The trail runs along an ancient Samnite mule path on the left bank (facing downstream) of the Titerno. The stretch that we followed runs from the rest area near the new bridge to the old wood and iron bridge and is called the "Forre di Lavello" (Gorge of Lavello). Our plan called for us to come back by way of the same path, deviating from it in order to visit the four grottoes in the area, the Grotto of the Fates, the Grotto of the Witches, the Grotto of the Elephant and the Closed Grotto (also known as Brigands' Grotto). I'll tell you ahead of time that we only got to the first one since it is right on the path along the river; the other three are farther in and higher up towards the summit. We missed whatever scarce trail makings there might have been; as you go higher, there are no signs at all.

The Grotto of the Fates (or Fairies) is an artificially dug cave with a more or less circular and sectioned gallery perpendicular to the flank of the mountain and about 15 meters long; four lateral passages branch off from the main gallery, two on the left and two on the right, each one 15 to 20 meters long. The first branch on the right is the shortest one. The wall is concrete with flanged pipe of about 70/80 cm in diameter running along it. It empties into what seems to be a cistern or tank partially filled with water. The other three branches end after a few wider spots at points where the rock is particularly cracked; the points have been partially filled in.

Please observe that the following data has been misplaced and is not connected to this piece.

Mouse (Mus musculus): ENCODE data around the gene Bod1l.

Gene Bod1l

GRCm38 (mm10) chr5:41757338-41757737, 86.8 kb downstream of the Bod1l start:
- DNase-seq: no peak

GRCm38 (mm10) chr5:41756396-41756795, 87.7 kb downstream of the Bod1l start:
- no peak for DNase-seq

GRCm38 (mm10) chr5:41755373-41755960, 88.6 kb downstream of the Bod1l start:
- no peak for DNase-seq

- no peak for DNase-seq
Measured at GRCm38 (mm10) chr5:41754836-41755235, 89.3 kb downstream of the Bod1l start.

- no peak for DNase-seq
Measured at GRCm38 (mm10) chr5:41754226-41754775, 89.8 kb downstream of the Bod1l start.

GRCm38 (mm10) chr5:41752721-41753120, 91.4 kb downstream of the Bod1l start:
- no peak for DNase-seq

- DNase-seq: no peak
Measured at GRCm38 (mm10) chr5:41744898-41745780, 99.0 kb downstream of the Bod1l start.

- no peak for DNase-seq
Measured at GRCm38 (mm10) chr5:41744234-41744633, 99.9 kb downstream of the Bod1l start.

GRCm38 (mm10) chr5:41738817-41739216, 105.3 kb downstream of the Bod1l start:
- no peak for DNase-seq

Although we didn't get to the entrance of the Brigands' Grotto (what would have been the "icing on the cake" of our trip), our hike through the woods did lead us into the presence of a large brown squirrel, who, from his high perch in a tree, had nothing against being photographed, so that was pleasant and worthwhile, as well. The trail, as you go higher, presents some particularly fascinating scenery.

As we retraced our steps and wound up back at the Titerno, we passed an old wooden and iron bridge on the right bank). From there, a trail climbed back up to the old stretch of Province Road 12 just a couple of kilometers above where we had left the car.

Generally speaking, it is fair to say that the excursion was interesting both from the point of view of presenting nature as well as from the human side. There were, however, a few points that "lower the score" but are worth mentioning.

One of the pillars of the new bridge (on the left bank) has almost certainly been built over the old Samnite trail, thus interrupting it. The old trail, visible from up on the bridge, continues towards the valley but, at the moment, the two sections cannot be joined together.

Near the new bridge, a votive shrine to the Madonna has been erected. Nothing against that, if only the faithful would stop tossing away the spent candles that they remove from the shrine. The base of the bridge beneath this spot has become a mountain of such refuse.

Along the trail we noticed a washing machine and an oven obviously just discarded on the spot.

The trail is in places barely maintained and in other spots practically abandoned and even semi-destroyed.

There are not nearly enough CAI markers (Italian Alpine Club) (the double white-red banners) and at the higher elevations are totally absent.

We are working on a technical schematic of this excursion, including GPS details. For now, enjoy the photos and videos.

Until our next adventure.

NUg

 

Photos: Le Forre del Titerno

Videos: Forre del Titerno